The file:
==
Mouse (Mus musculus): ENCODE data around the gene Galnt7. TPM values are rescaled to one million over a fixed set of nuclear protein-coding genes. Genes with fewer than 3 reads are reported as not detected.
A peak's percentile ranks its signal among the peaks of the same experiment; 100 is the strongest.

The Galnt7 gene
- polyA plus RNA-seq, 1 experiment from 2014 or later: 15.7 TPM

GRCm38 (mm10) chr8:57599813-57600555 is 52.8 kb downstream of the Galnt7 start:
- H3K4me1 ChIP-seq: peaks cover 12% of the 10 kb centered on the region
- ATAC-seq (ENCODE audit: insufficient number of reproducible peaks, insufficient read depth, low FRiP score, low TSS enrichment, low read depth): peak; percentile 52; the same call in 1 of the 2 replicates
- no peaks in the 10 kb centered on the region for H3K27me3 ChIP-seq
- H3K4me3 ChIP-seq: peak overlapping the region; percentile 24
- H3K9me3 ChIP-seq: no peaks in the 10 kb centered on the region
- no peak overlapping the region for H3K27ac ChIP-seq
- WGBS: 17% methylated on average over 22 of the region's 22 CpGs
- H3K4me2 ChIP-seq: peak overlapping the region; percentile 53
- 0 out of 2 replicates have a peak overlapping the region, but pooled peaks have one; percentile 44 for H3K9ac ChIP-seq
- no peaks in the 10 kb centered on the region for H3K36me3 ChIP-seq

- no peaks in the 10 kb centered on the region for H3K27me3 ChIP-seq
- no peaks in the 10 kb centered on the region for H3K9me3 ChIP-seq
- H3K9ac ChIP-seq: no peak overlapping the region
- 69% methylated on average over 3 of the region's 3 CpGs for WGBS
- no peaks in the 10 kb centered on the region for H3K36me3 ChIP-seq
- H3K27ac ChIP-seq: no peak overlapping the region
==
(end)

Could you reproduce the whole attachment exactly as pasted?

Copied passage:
Mouse (Mus musculus): ENCODE data around the gene Galnt7. TPM values are rescaled to one million over a fixed set of nuclear protein-coding genes. Genes with fewer than 3 reads are reported as not detected.
A peak's percentile ranks its signal among the peaks of the same experiment; 100 is the strongest.

The Galnt7 gene
- polyA plus RNA-seq, 1 experiment from 2014 or later: 15.7 TPM

GRCm38 (mm10) chr8:57599813-57600555 is 52.8 kb downstream of the Galnt7 start:
- H3K4me1 ChIP-seq: peaks cover 12% of the 10 kb centered on the region
- ATAC-seq (ENCODE audit: insufficient number of reproducible peaks, insufficient read depth, low FRiP score, low TSS enrichment, low read depth): peak; percentile 52; the same call in 1 of the 2 replicates
- no peaks in the 10 kb centered on the region for H3K27me3 ChIP-seq
- H3K4me3 ChIP-seq: peak overlapping the region; percentile 24
- H3K9me3 ChIP-seq: no peaks in the 10 kb centered on the region
- no peak overlapping the region for H3K27ac ChIP-seq
- WGBS: 17% methylated on average over 22 of the region's 22 CpGs
- H3K4me2 ChIP-seq: peak overlapping the region; percentile 53
- 0 out of 2 replicates have a peak overlapping the region, but pooled peaks have one; percentile 44 for H3K9ac ChIP-seq
- no peaks in the 10 kb centered on the region for H3K36me3 ChIP-seq

- no peaks in the 10 kb centered on the region for H3K27me3 ChIP-seq
- no peaks in the 10 kb centered on the region for H3K9me3 ChIP-seq
- H3K9ac ChIP-seq: no peak overlapping the region
- 69% methylated on average over 3 of the region's 3 CpGs for WGBS
- no peaks in the 10 kb centered on the region for H3K36me3 ChIP-seq
- H3K27ac ChIP-seq: no peak overlapping the region